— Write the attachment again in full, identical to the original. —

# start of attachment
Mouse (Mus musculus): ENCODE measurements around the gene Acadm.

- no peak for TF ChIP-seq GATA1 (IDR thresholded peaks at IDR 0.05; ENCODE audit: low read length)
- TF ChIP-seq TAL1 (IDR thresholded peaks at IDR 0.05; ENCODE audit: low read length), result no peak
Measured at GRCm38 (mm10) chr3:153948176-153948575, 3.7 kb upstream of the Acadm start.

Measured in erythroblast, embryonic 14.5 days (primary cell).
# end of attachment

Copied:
Mouse (Mus musculus): ENCODE measurements around the gene Acadm.

- no peak for TF ChIP-seq GATA1 (IDR thresholded peaks at IDR 0.05; ENCODE audit: low read length)
- TF ChIP-seq TAL1 (IDR thresholded peaks at IDR 0.05; ENCODE audit: low read length), result no peak
Measured at GRCm38 (mm10) chr3:153948176-153948575, 3.7 kb upstream of the Acadm start.

Measured in erythroblast, embryonic 14.5 days (primary cell).